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Pesticides and Childhood Cancer, California, USA


In 1995, a group of McFarland residents, a poor Hispanic community, petitioned the United States Environmental Protection Agency, Region 9 (EPA) for assistance in evaluating the community’s environment. After the first case of childhood cancer in 1978, McFarland was deemed a cancer cluster by Kern County in 1985.

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Basic Data
Name of conflict:Pesticides and Childhood Cancer, California, USA
Country:translation missing: en.countries.united_states_of_america
State or province:California
Location of conflict:McFarland
Accuracy of locationHIGH (Local level)
Source of Conflict
Type of conflict: 1st level:Biomass and Land Conflicts (Forests, Agriculture, Fisheries and Livestock Management)
Type of conflict: 2nd level :Intensive food production (monoculture and livestock)
Chemical industries
Specific commodities:Fruits and Vegetables
Project Details and Actors
Project details:

EPA collected 462 soil samples at 30 locations including schools, parks, residences and commercial/industrial areas and tested for more than 200 chemicals. The following chemicals were detected at elevated levels in very localized areas: arsenic, cadmium, lead and benzo(a)pyrene at a former service station; benzo(a)pyrene at a school and one home; dieldrin (a pesticide) at two commercial properties and a park; and dioxins/furans at a school athletic field.

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Project area: 691
Type of populationSemi-urban
Affected Population:6,000- 7,500
Relevant government actors:United States Environmental Protection Agency
Environmental justice organizations (and other supporters) and their websites, if available:United Farmworkers
Conflict and Mobilization
IntensityLOW (some local organising)
Reaction stageMobilization for reparations once impacts have been felt
Groups mobilizing:Informal workers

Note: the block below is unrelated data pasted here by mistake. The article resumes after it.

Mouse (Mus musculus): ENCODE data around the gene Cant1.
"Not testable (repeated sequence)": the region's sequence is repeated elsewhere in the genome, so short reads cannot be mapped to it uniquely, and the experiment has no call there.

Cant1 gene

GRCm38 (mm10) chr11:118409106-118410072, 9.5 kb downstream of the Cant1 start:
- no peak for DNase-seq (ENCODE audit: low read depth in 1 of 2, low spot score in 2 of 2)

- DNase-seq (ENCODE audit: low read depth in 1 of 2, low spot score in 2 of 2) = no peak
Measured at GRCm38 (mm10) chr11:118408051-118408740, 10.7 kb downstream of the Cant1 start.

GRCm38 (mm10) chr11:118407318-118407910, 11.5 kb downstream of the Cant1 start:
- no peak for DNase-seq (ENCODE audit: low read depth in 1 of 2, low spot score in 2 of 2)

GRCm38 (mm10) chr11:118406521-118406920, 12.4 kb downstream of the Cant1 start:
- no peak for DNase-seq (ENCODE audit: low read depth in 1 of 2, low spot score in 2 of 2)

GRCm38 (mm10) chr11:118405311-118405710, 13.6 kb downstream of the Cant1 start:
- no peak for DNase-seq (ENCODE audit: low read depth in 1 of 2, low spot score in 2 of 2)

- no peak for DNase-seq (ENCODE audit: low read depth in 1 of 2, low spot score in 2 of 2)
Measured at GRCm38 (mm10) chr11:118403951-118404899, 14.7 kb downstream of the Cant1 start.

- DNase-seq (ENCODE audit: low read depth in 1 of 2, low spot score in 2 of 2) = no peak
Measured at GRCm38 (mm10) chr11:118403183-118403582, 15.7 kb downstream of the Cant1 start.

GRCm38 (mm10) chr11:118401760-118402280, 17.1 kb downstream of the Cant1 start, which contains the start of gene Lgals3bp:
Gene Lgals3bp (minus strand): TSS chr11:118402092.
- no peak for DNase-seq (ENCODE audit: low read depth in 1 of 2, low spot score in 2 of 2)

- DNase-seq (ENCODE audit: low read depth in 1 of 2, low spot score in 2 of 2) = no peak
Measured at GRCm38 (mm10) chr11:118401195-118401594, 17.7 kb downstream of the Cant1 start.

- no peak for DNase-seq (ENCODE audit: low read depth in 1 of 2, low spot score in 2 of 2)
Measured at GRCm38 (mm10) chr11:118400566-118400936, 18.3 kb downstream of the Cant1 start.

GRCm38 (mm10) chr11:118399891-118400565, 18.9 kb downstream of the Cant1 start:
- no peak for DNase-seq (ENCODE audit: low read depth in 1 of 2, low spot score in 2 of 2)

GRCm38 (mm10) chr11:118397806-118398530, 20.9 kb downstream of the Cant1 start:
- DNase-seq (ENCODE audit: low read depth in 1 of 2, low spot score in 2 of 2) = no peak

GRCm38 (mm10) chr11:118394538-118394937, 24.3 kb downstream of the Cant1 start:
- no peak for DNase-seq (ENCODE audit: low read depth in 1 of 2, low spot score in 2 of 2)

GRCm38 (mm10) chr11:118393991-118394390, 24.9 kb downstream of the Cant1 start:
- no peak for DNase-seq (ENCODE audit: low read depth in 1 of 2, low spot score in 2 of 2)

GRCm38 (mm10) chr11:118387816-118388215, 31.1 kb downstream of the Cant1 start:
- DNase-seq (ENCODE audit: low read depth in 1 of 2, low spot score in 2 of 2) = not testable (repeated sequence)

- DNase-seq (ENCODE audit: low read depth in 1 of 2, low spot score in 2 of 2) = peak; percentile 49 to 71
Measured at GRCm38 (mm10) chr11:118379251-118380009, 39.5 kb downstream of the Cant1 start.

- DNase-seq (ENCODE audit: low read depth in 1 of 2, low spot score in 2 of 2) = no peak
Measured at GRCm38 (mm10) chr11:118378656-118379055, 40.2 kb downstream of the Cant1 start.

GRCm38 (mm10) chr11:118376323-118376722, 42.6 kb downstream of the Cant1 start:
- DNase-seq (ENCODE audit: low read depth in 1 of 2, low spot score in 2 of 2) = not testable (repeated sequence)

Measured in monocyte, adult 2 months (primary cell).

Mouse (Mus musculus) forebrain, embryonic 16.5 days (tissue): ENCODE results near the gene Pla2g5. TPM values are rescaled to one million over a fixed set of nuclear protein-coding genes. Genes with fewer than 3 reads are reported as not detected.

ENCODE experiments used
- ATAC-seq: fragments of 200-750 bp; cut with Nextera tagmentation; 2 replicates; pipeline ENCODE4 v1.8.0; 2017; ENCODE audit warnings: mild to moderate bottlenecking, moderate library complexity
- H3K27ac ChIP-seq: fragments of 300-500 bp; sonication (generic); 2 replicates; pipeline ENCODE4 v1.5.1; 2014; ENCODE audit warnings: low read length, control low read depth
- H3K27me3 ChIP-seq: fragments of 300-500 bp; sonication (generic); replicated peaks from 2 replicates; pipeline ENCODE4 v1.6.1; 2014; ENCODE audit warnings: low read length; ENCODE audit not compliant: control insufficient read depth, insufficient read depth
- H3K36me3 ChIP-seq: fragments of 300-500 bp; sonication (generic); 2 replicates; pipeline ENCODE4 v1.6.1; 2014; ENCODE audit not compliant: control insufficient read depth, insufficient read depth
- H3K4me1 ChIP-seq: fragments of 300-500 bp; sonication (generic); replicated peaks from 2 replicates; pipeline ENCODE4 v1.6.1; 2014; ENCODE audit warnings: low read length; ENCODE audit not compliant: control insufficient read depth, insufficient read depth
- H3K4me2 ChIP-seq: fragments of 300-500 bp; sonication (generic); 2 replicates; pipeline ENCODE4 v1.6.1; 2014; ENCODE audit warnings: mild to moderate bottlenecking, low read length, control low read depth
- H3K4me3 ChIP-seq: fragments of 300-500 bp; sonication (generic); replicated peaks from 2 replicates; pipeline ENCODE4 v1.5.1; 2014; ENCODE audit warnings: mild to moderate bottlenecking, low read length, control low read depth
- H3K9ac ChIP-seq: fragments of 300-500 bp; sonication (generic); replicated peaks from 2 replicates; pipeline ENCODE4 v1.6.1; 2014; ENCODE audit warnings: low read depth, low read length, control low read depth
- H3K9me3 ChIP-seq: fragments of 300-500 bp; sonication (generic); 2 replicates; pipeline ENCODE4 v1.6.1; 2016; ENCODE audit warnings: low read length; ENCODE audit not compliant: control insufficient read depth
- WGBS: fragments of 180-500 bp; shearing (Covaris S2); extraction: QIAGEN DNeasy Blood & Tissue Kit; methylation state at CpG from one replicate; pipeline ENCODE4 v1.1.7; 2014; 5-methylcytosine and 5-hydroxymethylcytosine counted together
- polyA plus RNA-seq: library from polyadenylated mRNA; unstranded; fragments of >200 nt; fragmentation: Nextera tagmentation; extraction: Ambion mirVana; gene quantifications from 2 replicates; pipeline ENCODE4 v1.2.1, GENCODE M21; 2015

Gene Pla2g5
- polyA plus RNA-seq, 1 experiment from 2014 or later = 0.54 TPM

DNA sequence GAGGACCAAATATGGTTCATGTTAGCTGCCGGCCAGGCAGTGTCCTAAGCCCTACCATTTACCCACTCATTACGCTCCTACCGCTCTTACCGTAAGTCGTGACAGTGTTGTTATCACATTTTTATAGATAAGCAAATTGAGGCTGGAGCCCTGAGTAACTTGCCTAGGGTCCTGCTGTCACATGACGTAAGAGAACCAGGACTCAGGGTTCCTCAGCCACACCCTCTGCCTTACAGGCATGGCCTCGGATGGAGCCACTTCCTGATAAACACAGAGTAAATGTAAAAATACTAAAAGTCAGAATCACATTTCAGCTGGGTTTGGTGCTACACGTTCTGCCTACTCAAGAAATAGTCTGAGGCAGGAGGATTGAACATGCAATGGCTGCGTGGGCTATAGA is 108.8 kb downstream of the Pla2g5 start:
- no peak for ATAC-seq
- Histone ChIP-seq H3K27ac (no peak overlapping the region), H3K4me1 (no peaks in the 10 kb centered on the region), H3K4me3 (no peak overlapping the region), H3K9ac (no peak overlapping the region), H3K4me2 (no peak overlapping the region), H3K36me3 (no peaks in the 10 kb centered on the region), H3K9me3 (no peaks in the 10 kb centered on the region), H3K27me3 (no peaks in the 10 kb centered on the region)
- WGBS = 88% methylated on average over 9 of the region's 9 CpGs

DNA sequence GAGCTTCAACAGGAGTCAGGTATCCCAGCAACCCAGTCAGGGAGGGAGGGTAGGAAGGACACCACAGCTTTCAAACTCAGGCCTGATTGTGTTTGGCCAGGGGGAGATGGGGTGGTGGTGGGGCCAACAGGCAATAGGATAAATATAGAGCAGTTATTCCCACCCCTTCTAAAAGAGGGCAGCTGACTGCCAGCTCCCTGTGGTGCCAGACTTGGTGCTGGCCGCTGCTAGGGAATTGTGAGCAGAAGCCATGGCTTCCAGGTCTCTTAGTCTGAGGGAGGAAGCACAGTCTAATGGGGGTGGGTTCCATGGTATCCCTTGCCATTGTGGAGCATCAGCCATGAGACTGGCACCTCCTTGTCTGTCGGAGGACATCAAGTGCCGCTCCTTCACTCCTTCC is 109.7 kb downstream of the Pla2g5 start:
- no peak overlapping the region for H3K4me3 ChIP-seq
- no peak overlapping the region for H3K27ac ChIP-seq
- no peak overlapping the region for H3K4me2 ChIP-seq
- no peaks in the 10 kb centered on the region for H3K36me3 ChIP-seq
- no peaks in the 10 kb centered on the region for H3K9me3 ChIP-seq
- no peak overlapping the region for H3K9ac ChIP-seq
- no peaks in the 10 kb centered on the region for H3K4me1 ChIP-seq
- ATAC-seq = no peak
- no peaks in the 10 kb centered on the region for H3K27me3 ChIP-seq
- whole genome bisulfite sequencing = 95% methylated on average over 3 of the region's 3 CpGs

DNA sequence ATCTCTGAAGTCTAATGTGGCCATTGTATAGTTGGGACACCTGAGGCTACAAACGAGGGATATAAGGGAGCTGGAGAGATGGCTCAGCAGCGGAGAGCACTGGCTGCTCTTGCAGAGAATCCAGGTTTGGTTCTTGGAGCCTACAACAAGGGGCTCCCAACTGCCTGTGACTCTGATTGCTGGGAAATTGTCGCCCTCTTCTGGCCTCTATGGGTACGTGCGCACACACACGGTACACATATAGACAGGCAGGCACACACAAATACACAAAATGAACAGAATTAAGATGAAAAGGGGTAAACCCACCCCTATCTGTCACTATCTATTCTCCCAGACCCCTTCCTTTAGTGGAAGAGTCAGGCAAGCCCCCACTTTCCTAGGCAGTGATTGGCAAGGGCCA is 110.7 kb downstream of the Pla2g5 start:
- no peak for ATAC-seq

Trade unions
Ethnically/racially discriminated groups
Local scientists/professionals
Forms of mobilization:Artistic and creative actions (eg guerilla theatre, murals)
Community-based participative research (popular epidemiology studies, etc..)
Development of a network/collective action
Involvement of national and international NGOs
Official complaint letters and petitions
Public campaigns
Street protest/marches
Hunger strikes and self immolation
Boycotts of companies-products
The community requested an EPA investigation, Cesar Chavez went on a hunger strike against pesticide use and its impacts on farmworkers, he also spear-headed a boycott against grapes in an effort to convince growers to offer collective bargaining and better environmental health for farmworkers in California
Impacts of the project
Health ImpactsVisible: Exposure to unknown or uncertain complex risks (radiation, etc…), Deaths, Other Health impacts, Other environmental related diseases
Potential: Occupational disease and accidents
Project StatusIn operation
Conflict outcome / response:Institutional changes
Development of alternatives:The United Farm Workers aimed to negotiate labor contracts with growers that limited the use of DDT on certain crops.
Do you consider this an environmental justice success? Was environmental justice served?:No
Briefly explain:Despite several cases of childhood cancer there has not been an official conclusion by the EPA and outside investigations. Therefore, there has not been an remidation of this cancer cluster. Researchers continue to develop theories about the origin of McFarlands childhood cancer cluster.
Sources and Materials
References to published books, academic articles, movies or published documentaries

Stanford Law School Environmental and Natural Resources Law and Policy Program
[click to view]

1988 Food and Justice Journal distributed by United Farm Workers
[click to view]

Links to general newspaper articles, blogs or other websites

United States Environmental Protection Agency - McFarland Study Area
[click to view]

United Farm Works - Transcript of Speech from Cesar Chavez
[click to view]

[1] The Grape Travesty
[click to view]

LA Times Article - EPA to study childhood cancer cases in rural McFarland, Calif.
[click to view]

Meta information
Contributor:Sara Orvis, University of Michigan School of Natural Resources and Environment, [email protected]
Last update27/10/2016
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